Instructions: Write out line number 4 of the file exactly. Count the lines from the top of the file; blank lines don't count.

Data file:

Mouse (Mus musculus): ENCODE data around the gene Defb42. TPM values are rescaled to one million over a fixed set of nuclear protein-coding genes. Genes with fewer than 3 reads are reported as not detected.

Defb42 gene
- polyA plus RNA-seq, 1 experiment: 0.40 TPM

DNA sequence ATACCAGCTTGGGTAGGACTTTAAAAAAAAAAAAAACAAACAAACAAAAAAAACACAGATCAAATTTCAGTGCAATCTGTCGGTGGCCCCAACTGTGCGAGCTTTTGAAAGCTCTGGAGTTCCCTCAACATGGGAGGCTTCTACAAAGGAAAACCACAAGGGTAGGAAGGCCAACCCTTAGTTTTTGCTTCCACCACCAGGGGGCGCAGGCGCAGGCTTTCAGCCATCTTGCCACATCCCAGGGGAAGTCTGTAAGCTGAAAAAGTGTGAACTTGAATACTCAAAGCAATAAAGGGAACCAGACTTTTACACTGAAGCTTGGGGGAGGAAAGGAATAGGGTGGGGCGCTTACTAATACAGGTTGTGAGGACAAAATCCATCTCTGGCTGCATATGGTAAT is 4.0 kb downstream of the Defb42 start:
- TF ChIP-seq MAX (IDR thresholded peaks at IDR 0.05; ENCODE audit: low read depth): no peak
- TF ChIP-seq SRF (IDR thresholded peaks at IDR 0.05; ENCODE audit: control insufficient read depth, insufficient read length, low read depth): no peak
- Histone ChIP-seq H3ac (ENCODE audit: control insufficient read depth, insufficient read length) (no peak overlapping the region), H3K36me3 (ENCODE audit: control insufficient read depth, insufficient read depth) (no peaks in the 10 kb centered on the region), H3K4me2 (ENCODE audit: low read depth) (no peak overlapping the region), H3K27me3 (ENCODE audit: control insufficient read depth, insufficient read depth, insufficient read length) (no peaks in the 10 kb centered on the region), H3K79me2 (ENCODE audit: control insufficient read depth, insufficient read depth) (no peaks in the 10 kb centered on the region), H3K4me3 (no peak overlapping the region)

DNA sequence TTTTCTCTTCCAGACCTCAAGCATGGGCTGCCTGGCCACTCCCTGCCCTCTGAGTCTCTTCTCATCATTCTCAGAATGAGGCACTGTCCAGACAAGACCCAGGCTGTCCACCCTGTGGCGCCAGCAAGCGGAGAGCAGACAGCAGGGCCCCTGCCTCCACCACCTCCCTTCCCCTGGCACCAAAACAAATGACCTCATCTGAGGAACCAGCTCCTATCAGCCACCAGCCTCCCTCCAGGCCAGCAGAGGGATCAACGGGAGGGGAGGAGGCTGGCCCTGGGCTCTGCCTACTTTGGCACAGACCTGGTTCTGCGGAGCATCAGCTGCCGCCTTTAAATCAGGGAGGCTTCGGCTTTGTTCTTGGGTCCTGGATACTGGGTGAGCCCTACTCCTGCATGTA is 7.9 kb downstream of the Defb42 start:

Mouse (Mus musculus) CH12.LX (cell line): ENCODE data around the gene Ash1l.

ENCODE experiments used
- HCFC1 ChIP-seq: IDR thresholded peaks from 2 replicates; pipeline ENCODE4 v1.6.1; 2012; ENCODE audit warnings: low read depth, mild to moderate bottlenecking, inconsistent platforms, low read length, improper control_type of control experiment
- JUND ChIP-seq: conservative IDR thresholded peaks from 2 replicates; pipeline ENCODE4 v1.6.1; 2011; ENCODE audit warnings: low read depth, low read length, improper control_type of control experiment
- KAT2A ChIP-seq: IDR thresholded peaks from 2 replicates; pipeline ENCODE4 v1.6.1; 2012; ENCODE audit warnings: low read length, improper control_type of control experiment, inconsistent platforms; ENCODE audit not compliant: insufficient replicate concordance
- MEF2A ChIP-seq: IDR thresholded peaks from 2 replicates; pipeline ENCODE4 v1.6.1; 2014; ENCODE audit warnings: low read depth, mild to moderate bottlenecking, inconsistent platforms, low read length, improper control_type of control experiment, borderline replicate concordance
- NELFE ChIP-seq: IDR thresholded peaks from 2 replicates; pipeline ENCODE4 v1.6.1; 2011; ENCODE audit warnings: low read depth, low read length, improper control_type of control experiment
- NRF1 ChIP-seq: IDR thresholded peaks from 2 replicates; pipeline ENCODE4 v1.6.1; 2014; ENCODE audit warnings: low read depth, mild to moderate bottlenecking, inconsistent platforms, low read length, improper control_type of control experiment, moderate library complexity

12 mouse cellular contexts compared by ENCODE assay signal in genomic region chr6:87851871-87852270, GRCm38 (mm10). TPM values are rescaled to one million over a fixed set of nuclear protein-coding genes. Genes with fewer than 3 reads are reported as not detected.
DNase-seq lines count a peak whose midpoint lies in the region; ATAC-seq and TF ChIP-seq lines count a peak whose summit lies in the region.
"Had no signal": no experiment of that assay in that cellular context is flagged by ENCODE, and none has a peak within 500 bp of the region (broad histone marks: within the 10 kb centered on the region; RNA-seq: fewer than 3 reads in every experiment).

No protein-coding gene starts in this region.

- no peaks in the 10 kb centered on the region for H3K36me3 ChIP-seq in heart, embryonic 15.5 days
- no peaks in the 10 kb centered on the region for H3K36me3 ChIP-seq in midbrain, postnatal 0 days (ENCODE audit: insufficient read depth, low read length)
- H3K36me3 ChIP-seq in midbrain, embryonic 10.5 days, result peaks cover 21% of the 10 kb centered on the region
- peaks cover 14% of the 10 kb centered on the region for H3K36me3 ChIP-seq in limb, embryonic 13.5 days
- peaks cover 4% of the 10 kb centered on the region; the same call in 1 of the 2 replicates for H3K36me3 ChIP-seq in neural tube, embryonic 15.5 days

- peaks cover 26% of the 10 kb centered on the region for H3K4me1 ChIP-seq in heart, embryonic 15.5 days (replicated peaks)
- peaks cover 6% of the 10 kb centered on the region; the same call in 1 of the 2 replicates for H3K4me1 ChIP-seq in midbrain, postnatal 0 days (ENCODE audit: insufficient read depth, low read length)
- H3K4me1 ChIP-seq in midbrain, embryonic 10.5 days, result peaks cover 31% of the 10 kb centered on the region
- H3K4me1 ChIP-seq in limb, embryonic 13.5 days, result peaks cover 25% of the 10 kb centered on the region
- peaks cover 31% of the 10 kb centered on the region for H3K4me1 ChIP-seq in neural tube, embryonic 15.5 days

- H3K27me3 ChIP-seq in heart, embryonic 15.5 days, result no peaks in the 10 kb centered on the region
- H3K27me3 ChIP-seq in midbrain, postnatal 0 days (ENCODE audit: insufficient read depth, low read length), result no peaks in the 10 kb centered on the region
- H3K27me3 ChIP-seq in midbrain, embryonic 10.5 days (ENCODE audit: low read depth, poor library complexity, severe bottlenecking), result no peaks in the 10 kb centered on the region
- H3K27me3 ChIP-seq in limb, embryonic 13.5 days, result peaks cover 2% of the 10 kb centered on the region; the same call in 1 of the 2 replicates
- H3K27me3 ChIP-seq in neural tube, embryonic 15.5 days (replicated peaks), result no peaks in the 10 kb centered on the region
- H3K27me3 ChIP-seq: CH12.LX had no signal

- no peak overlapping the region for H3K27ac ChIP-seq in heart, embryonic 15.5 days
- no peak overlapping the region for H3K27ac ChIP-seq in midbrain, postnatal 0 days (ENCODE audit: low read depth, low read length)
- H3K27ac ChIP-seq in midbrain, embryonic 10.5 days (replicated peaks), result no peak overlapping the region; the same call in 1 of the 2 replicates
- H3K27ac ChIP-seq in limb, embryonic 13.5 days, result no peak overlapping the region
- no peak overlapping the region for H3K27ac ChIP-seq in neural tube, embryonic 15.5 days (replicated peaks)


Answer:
DNA sequence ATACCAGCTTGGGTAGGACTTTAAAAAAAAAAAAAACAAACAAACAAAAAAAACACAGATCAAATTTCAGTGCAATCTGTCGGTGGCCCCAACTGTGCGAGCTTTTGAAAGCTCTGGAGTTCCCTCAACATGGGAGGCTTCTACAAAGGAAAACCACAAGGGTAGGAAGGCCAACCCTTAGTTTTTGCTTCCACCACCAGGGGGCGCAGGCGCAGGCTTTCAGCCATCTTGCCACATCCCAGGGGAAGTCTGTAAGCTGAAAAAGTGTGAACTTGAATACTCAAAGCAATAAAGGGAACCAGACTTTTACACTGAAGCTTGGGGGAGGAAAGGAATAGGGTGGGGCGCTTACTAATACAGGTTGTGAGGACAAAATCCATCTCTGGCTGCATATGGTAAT is 4.0 kb downstream of the Defb42 start: